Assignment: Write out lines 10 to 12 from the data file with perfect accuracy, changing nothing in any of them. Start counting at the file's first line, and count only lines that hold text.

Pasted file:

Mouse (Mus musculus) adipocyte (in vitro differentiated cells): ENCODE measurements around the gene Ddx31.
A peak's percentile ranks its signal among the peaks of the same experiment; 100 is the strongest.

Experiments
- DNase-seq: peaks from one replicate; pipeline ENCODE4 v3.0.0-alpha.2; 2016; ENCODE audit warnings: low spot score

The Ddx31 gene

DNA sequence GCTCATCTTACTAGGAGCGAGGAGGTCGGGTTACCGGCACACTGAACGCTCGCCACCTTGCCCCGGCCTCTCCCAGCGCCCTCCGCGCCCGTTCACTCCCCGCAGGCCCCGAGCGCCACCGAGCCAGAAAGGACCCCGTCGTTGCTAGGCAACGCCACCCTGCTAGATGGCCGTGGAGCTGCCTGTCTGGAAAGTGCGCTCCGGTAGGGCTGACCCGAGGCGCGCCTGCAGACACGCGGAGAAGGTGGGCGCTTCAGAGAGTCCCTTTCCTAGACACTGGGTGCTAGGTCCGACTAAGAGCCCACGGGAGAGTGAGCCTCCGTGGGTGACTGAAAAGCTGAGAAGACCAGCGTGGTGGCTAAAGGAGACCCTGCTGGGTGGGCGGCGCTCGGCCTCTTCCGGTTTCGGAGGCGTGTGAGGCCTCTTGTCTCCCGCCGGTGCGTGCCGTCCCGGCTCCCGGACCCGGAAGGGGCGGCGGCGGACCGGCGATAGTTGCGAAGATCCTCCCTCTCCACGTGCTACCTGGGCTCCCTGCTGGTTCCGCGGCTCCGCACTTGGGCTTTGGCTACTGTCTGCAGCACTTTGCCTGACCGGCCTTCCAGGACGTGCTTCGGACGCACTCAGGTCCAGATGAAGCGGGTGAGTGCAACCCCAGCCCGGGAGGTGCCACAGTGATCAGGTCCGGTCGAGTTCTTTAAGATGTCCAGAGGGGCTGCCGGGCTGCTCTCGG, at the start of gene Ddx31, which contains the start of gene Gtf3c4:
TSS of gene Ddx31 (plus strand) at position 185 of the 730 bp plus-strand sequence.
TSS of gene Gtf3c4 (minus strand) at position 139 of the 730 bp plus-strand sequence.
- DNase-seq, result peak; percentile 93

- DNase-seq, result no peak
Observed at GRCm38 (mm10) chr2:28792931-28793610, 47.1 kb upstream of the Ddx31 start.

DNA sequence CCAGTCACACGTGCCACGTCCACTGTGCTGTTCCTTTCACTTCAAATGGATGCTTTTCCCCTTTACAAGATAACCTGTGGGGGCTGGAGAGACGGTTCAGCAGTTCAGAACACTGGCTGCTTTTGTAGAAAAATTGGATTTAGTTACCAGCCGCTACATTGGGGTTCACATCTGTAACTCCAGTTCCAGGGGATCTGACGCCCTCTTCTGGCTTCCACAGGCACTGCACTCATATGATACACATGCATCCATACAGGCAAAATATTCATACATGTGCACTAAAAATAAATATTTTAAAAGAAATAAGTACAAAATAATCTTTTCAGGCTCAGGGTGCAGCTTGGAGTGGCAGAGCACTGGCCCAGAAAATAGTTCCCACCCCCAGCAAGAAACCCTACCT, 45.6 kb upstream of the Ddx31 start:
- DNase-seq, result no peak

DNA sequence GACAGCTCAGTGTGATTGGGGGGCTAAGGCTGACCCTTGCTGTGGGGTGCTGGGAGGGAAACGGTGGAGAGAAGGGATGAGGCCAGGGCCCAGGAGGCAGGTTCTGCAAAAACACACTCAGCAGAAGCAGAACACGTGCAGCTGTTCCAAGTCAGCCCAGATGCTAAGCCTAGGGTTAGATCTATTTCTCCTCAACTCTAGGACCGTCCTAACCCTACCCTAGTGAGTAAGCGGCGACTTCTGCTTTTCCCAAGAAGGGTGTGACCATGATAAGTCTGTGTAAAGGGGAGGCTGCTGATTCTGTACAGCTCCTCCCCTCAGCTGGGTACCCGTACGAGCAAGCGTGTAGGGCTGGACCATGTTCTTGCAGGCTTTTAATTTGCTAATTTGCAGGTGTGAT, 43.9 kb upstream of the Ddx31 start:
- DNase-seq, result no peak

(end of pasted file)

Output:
- DNase-seq, result no peak
Observed at GRCm38 (mm10) chr2:28792931-28793610, 47.1 kb upstream of the Ddx31 start.

DNA sequence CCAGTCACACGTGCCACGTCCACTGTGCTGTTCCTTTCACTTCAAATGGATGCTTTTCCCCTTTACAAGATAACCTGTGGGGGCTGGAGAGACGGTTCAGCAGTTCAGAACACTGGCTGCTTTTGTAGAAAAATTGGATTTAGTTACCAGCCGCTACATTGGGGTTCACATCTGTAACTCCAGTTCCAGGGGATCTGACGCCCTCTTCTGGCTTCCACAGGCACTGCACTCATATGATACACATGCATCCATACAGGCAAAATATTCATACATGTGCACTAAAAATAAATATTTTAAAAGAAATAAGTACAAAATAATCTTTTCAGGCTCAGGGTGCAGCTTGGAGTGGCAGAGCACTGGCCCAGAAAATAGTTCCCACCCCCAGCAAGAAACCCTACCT, 45.6 kb upstream of the Ddx31 start: